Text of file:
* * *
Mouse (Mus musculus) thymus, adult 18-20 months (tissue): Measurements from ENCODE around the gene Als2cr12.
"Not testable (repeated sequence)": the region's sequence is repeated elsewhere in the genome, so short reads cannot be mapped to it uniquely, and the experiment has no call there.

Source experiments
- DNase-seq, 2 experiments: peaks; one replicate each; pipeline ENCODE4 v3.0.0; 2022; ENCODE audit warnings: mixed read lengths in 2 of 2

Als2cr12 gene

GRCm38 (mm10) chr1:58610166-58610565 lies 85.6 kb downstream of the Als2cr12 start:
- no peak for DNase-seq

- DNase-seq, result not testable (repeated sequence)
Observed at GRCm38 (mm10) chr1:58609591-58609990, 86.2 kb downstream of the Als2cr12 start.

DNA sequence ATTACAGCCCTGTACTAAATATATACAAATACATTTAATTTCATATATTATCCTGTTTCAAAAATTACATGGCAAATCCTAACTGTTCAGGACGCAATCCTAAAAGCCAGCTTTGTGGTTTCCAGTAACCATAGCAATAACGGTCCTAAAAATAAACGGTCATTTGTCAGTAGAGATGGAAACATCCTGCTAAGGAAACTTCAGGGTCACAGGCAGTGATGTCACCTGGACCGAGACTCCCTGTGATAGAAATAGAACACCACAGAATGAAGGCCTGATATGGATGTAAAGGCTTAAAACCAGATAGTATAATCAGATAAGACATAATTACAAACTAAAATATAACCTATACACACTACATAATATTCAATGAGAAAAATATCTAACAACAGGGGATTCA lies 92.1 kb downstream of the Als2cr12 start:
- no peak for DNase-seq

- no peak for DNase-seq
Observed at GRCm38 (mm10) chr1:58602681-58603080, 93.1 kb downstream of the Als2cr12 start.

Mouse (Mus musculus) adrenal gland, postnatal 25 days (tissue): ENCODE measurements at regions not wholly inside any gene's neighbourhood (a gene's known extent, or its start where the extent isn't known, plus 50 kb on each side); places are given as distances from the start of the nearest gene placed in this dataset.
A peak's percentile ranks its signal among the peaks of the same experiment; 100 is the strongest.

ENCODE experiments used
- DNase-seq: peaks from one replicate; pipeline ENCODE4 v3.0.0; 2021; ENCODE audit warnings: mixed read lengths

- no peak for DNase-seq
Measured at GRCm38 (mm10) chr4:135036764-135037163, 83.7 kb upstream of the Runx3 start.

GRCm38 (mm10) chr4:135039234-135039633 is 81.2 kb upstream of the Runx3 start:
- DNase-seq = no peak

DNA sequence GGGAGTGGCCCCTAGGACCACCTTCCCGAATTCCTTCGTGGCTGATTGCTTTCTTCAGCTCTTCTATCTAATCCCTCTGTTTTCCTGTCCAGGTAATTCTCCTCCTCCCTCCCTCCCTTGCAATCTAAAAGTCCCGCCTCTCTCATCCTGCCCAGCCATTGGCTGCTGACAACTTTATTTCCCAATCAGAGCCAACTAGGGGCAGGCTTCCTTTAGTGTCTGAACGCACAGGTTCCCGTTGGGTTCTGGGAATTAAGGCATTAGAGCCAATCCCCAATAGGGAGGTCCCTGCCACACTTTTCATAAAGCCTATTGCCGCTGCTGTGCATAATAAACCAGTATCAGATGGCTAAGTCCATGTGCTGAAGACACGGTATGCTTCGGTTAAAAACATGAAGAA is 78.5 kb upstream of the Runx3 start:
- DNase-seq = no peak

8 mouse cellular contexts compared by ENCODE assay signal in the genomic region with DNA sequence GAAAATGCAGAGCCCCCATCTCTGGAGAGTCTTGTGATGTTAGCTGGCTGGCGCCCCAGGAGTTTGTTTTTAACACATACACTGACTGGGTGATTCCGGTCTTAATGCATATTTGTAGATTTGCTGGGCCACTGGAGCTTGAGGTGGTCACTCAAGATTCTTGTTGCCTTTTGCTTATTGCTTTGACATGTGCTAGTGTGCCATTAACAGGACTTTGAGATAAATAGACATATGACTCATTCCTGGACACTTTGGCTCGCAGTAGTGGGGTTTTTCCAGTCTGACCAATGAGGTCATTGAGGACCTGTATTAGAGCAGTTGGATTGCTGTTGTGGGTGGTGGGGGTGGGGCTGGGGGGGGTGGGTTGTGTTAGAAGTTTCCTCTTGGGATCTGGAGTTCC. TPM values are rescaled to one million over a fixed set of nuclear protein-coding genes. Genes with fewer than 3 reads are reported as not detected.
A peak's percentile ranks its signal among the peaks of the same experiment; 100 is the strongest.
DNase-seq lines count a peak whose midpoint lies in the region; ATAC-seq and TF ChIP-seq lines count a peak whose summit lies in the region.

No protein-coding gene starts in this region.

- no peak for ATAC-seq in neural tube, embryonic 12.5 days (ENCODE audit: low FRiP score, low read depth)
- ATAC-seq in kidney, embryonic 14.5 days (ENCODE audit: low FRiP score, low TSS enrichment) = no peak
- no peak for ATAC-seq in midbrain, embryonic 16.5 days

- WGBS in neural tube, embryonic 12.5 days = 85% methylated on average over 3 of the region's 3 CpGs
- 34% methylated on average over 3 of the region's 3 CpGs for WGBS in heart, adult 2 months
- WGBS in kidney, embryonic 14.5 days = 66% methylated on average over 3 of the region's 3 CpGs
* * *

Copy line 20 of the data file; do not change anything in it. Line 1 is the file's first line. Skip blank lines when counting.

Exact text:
GRCm38 (mm10) chr4:135039234-135039633 is 81.2 kb upstream of the Runx3 start: